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Australia, New Zealand: Shares lower despite energy stocks spike


[BENGALURU] A sharp jump in energy stocks on the back of a surge in global oil prices was not quite enough to lift the Australian market on Monday, as the heavyweight financial index dragged on the bourse amid caution on global growth.

The S&P/ASX 200 index was 0.03 per cent or 1.9 points lower at 6,667.30 by 0256 GMT. The benchmark had inched 0.2 per cent higher on Friday.

Oil prices spiked by about 11 per cent after two plants at the heart of Saudi Arabia's oil industry were attacked on Saturday, knocking out more than 5 per cent of the global oil supply.

Australian energy stocks jumped as much as 5.9 per cent to a near four-month peak. Oil and gas major Woodside Petroleum climbed as much as about 8 per cent to a six-week high, while Santos rose nearly 9 per cent to its higest level since late 2014.

Conversely, financial stocks, which constitute more than three quarters of the Australian benchmark, slipped almost 1 per cent with all of the "Big Four" banks - Commonwealth Bank of Australia, Westpac Banking Corp, National Australia Bank and Australia and New Zealand Banking Group - trading lower.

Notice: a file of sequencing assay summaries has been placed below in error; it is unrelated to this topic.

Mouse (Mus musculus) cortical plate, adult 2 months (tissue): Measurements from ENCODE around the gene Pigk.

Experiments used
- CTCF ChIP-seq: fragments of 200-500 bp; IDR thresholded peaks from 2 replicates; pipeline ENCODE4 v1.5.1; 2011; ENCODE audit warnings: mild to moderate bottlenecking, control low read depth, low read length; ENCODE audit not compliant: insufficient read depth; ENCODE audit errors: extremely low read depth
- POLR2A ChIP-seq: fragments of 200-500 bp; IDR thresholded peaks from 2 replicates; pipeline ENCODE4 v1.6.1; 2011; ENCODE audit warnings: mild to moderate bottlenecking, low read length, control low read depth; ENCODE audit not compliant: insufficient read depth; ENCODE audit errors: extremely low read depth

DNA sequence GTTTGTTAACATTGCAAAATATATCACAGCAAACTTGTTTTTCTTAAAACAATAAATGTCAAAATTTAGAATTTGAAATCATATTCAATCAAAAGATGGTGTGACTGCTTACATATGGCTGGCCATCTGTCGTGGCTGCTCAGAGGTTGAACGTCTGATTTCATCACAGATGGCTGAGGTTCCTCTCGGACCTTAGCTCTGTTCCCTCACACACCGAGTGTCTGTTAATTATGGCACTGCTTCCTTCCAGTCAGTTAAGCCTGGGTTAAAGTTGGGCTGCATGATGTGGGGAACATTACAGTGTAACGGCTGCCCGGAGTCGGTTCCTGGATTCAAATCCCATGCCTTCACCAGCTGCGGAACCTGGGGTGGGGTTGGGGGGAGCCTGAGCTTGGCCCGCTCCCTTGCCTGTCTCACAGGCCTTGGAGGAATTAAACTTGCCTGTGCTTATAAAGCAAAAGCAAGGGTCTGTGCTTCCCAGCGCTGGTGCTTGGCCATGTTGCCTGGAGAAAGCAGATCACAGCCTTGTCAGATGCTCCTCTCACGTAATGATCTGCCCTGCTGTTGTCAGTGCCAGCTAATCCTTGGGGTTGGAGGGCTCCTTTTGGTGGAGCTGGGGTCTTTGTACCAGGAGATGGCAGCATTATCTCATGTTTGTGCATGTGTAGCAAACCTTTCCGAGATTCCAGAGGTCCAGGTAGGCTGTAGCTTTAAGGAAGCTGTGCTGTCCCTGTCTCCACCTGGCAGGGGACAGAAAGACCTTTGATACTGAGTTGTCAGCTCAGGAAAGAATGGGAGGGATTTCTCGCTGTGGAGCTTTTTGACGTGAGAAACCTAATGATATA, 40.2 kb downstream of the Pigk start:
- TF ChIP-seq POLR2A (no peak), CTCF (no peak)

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"While the net effect on the energy sector can be positive from a margin perspective, higher oil prices in general put a drag on economic growth", said Marc Kennis, principal of Pitt Street Research.

Gold stocks gained almost 3 per cent as prices for the precious metal rose in safe haven buying. Gold miner Northern Star Resources jumped as much as 7.6 per cent after the company said it would invest US$30 million to expand the processing plant at its Pogo gold mine in Alaska.

The broader mining index, rose almost 2 per cent on higher iron ore and nickel prices. BHP Group climbed as much as 6 per cent to its highest in nearly seven weeks.

In New Zealand, the benchmark S&P/NZX 50 index inched 0.2 per cent, or 17.8 points, lower to 10,845.65.

Electricity retailer Meridian Energy fell 2.9 per cent to its lowest in two weeks, while airline operator Air New Zealand shed 2 per cent to hit a low of slightly over three months.


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